IndyCar team owner Roger Penske, before the Chevrolet Detroit Grand Prix at Belle Isle on Sunday, June 3, 2012. / Tim Fuller / US PRESSWIRE
Jamie Samuelsen, co-host of the “Jamie and Wojo” show at 6 p.m. weekdays on WXYT-FM (97.1), blogs for freep.com. His opinions do not necessarily reflect those of the Detroit Free Press nor its writers. You can reach him at email@example.com, follow him on Twitter @jamiesamuelsen and read more of his opinions at freep.com/jamie.
Do you think the pothole problems during the Detroit Belle Isle Grand Prix give the city a black eye nationally, or was it just one of those things?
The entire day was quintessentially Detroit.
You had bizarre weather that shifted from warm and windy to cool and rainy. You had crowds of enthusiastic people who wanted the best — both from the race and for the city. You had an inexplicable track malfunction. You had an interminable delay while people tried to figure out how to get things fixed (sound familiar?). And then you had a stirring comeback following the delay (we’re crossing our fingers that something like that is still to come for the city).
Sunday was a fluke. It was not something unique to Detroit. The Daytona 500 was delayed for nearly two hours in 2010 because of a hole in the track. Plenty of racing has gone on at Belle Isle through the years without anything bad happening. Thousands of man-hours and dollars were spent putting this event back on the calendar, so I highly doubt the organizers knew this was going to be an issue and simply ignored it. The odds are much better that this was some totally unforeseen occurrence that marred an otherwise good weekend of racing. Make no mistake, it’s a problem that needs to be solved in the future, but the race organizers will get a pass just this once.
And no, it’s not me giving them a pass. It’s not the race-friendly media giving them a pass. And it certainly should not be the city giving them a pass. If you watched the marathon coverage while they weren’t racing Sunday, you noticed that all the drivers were giving Belle Isle a pass. Not a single driver seemed angry — even James Hinchcliffe and Takuma Sato who lost their cars as a direct result of the track conditions. They didn’t spew venom at all. Instead, they showed remorse. Almost to a man, they said something along the lines of, “I just feel bad for the organizers. This city worked so hard for this race. The fans this weekend have been simply amazing.” Those are not direct quotes, but that was the theme of everyone interviewed during the delay, from eventual winner Scott Dixon to Indy 500 champ Dario Franchitti to Tony Kanaan.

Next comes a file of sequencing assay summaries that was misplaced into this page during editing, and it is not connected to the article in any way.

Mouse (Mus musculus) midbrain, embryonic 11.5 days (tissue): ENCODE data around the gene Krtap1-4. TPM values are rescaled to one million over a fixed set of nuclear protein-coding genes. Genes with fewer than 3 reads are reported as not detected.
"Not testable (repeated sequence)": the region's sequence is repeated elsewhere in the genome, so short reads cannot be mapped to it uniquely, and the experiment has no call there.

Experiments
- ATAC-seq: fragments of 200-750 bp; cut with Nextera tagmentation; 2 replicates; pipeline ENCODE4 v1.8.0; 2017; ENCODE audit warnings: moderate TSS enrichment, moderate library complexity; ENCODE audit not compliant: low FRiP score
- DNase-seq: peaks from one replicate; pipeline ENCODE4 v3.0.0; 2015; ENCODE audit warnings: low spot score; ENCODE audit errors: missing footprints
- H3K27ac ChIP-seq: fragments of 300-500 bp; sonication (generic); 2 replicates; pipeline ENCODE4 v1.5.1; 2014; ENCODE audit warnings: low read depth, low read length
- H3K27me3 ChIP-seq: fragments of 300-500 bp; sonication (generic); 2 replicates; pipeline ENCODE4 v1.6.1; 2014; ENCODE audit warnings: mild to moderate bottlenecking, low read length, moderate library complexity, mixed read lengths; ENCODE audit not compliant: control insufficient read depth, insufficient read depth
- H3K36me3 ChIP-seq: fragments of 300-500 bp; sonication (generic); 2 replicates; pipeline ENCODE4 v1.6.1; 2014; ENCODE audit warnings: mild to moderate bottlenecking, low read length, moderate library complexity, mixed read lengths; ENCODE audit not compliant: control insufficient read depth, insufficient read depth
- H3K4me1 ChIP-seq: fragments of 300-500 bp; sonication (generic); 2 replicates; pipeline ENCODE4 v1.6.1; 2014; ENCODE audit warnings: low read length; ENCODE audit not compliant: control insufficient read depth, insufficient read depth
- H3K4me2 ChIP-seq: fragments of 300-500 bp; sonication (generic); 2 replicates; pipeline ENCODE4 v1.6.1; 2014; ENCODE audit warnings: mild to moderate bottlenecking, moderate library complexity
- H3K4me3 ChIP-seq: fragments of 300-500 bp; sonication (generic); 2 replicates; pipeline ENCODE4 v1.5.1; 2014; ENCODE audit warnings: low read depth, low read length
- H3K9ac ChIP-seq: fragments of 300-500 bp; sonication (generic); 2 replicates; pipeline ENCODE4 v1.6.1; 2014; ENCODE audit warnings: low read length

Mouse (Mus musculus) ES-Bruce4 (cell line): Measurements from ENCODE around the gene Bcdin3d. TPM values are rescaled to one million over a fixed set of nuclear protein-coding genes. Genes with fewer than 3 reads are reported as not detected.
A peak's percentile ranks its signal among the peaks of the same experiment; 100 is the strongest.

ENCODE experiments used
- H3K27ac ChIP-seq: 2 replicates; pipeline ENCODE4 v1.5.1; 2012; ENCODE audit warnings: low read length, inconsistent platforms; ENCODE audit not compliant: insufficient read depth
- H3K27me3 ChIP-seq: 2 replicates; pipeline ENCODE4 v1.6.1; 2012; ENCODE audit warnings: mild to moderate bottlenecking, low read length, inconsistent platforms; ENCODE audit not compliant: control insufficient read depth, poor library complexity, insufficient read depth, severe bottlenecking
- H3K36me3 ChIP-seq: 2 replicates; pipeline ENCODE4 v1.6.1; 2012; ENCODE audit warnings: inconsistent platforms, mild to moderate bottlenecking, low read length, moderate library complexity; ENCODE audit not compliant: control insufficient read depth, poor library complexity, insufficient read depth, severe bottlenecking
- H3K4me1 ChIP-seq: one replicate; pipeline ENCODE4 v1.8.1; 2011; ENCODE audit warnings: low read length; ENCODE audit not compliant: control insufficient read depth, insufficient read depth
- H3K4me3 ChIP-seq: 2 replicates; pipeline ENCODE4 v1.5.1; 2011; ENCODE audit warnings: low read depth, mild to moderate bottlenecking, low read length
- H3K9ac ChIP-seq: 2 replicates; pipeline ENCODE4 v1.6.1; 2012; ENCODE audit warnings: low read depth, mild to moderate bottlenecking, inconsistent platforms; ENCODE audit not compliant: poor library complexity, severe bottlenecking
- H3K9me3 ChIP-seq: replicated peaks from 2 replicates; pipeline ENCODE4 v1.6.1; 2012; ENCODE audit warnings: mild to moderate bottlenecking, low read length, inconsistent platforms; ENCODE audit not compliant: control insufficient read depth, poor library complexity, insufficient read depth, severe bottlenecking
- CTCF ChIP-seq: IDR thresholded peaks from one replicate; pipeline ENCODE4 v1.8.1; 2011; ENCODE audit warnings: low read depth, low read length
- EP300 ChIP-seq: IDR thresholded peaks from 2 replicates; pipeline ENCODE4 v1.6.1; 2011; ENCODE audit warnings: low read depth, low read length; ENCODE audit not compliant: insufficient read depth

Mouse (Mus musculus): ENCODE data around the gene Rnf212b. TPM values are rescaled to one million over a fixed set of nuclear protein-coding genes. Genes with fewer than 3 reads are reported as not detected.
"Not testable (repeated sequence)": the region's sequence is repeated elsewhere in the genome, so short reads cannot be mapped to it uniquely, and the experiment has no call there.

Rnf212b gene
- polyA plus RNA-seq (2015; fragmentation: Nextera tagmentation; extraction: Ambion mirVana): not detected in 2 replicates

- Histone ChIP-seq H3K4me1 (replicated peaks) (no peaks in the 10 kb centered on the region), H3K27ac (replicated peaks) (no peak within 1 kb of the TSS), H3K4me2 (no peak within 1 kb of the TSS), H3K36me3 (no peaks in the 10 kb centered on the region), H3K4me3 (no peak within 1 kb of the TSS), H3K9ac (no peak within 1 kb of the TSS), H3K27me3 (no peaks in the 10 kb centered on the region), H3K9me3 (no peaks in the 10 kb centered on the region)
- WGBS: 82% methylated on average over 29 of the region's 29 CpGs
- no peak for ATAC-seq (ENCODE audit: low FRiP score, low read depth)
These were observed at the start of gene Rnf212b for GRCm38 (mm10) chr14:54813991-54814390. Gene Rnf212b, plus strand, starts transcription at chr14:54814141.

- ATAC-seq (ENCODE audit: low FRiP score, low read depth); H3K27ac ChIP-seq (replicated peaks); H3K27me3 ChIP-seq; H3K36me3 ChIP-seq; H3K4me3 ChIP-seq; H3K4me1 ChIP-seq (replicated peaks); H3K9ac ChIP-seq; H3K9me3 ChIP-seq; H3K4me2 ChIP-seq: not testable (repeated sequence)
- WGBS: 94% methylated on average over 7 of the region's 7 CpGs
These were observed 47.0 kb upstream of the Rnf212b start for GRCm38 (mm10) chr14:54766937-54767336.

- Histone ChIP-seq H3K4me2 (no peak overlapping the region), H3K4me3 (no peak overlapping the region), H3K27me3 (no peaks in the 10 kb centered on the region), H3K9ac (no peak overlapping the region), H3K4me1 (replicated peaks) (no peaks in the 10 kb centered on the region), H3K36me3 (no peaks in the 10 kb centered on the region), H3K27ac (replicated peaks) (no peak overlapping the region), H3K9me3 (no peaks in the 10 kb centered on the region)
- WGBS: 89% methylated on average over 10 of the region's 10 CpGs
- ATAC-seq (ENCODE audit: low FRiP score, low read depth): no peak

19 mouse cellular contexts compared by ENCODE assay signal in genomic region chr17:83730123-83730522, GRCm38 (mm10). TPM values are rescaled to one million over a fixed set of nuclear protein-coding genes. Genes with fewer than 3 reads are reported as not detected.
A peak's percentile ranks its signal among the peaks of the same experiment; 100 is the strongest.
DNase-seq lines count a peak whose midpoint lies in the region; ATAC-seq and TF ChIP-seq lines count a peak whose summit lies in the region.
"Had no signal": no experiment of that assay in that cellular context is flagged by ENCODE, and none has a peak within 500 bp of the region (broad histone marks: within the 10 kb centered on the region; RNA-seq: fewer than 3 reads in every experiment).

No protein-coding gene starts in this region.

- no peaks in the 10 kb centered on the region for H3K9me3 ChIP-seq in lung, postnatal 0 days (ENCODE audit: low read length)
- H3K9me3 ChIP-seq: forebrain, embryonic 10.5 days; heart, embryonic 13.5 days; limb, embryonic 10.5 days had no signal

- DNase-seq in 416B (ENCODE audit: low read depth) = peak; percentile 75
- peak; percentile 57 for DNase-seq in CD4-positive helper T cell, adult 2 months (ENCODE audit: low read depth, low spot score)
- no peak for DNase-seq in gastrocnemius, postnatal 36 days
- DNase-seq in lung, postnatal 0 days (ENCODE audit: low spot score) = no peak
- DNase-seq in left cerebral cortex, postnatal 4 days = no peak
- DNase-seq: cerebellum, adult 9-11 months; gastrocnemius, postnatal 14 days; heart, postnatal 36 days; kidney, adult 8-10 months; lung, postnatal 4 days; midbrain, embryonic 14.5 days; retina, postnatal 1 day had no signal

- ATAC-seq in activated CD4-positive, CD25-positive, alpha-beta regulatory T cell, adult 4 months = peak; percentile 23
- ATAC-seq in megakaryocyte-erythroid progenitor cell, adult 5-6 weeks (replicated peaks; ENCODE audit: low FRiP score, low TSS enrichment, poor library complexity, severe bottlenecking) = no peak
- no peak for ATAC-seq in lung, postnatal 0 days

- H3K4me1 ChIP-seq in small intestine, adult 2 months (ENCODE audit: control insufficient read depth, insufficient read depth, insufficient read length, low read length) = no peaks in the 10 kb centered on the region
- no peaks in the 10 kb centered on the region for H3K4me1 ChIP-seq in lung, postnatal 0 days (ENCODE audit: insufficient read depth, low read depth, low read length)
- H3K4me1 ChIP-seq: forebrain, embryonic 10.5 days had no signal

And all their sympathy, respect and disappointment centered on one man: Roger Penske.
Every now and then, something happens in a less popular sport, and media types like me jump in from the outside and start making grand proclamations. It happened after Dale Earnhardt died at Daytona. It happened after Todd Bertuzzi took down Scott Moore while playing for the Vancouver Canucks. And it happens any time there’s any kind of excessive violence in the boxing ring. Truth be told, if nothing had happened yesterday on Belle Isle and Dixon had won a ho-hum race, most of us wouldn’t be writing nor talking about the race. But because the road disintegrated before our eyes, here we are, playing the role of race expert and road guru.
I can’t do that. But I can observe what we all observed the whole weekend, and that’s the undying respect and reverence the racing world holds for Penske. It was his desire to have this race in Detroit. And he and his team (led by Bud Denker) worked to make it happen. A a hole in the road is not enough to overshadow the work they did.
The Tigers’ game was long over by the time the race was delayed, and television viewers were left watching either the race or the final few holes of Tiger Woods’ charge to win The Memorial in Ohio. That is the tournament hosted each year by the legendary Jack Nicklaus. As a result of Nicklaus being the host, the very best golfers line up each year to play. As long as Jack is hosting the event, Woods, Phil Mickelson and others will show up. As I flipped back and forth between the golf and the (non)-race, it struck me that the Detroit Grand Prix was the Memorial, and Penske was Nicklaus.
Sure, the course conditions were a massive disappointment. It will be the lead story of the 2012 Detroit Grand Prix. There’s no sugarcoating that. But it’s not a black eye that can’t be repaired. It’s a blip. The drivers will be back. The race will be back. And the conditions will improve. I don’t have a shred of a doubt about that. Why? Because Roger Penske is involved. There aren’t too many other people who believe in Detroit as passionately as Penske does. And I know that there’s nobody more powerful than he is who believes as strongly as he does.
Penske can’t repair the holes himself. (Although it wouldn’t surprise me to see him try.) But he’ll make sure that they are fixed in 2013. And he’ll make sure that the drivers and the race will be back for years to come. That’s what he does.
Originally blogged at: http://www.freep.com/article/20120604/SPORTS16/120604032/detroit-belle-isle-grand-prix-track